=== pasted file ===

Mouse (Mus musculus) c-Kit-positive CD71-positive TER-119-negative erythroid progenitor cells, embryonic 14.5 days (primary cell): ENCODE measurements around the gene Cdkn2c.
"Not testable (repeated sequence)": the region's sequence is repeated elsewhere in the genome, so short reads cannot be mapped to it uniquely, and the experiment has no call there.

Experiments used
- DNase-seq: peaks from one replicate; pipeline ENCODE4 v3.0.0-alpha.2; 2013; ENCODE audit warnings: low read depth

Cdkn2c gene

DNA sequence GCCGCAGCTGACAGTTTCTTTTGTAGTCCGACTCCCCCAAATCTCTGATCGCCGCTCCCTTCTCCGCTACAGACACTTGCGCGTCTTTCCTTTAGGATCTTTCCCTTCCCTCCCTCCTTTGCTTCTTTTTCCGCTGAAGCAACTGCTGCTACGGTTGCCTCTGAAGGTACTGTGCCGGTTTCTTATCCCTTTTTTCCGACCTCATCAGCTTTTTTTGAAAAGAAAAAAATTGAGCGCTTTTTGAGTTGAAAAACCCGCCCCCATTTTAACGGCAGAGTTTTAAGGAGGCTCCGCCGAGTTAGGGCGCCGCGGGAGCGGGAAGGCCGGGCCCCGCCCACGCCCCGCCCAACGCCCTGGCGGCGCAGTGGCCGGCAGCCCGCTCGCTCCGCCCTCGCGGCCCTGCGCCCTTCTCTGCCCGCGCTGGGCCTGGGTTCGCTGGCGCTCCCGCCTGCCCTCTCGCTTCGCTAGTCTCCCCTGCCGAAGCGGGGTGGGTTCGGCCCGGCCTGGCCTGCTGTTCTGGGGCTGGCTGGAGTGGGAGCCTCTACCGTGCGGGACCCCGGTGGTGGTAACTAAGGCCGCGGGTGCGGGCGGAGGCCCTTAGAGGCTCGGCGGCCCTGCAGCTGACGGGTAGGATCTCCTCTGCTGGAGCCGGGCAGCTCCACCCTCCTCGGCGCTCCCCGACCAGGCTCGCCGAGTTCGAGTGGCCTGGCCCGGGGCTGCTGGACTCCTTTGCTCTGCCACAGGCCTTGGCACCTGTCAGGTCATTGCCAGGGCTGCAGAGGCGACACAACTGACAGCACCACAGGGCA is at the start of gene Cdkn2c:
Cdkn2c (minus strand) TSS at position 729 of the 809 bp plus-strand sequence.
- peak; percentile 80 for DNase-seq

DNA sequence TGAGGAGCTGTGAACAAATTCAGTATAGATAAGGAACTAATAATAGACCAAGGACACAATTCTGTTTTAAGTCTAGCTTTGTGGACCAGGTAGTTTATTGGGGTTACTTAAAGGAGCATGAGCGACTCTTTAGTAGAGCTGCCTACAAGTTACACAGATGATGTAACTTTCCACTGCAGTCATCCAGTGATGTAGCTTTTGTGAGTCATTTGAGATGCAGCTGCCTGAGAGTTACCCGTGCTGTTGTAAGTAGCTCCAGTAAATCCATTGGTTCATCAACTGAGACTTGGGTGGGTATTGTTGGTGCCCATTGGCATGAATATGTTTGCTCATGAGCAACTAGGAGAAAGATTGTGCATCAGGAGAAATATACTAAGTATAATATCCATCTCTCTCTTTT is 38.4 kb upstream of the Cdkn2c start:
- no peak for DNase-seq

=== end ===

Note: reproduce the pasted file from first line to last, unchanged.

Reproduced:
Mouse (Mus musculus) c-Kit-positive CD71-positive TER-119-negative erythroid progenitor cells, embryonic 14.5 days (primary cell): ENCODE measurements around the gene Cdkn2c.
"Not testable (repeated sequence)": the region's sequence is repeated elsewhere in the genome, so short reads cannot be mapped to it uniquely, and the experiment has no call there.

Experiments used
- DNase-seq: peaks from one replicate; pipeline ENCODE4 v3.0.0-alpha.2; 2013; ENCODE audit warnings: low read depth

Cdkn2c gene

DNA sequence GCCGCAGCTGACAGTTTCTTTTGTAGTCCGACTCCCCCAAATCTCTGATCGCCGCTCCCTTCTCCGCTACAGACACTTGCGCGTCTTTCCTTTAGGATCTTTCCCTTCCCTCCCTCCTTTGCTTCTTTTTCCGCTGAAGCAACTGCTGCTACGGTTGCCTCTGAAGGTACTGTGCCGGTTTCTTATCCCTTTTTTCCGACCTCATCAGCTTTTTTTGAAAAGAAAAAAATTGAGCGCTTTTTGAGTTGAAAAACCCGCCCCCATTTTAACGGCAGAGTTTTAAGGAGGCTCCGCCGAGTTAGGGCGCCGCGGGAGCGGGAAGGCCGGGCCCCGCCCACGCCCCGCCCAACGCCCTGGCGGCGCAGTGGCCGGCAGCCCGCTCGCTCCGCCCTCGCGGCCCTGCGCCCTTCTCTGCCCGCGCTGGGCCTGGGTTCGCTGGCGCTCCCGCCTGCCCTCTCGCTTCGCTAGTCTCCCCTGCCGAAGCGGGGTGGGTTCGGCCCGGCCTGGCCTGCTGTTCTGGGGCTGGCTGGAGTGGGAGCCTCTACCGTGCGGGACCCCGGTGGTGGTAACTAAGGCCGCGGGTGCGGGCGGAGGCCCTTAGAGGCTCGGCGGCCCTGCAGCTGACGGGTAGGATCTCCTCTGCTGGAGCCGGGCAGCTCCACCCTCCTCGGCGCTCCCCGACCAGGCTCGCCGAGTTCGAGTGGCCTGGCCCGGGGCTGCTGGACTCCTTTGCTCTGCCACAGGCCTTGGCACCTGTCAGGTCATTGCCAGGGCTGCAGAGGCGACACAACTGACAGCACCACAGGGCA is at the start of gene Cdkn2c:
Cdkn2c (minus strand) TSS at position 729 of the 809 bp plus-strand sequence.
- peak; percentile 80 for DNase-seq

DNA sequence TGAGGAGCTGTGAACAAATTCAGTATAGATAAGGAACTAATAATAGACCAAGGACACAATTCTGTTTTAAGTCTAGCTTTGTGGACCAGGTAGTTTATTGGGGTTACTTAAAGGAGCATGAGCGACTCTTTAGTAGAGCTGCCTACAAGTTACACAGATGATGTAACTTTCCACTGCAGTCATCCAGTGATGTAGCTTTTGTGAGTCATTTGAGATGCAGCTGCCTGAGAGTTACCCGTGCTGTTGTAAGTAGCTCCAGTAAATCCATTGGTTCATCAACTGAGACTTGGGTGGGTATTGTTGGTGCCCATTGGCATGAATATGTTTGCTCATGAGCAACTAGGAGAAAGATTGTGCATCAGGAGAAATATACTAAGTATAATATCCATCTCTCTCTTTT is 38.4 kb upstream of the Cdkn2c start:
- no peak for DNase-seq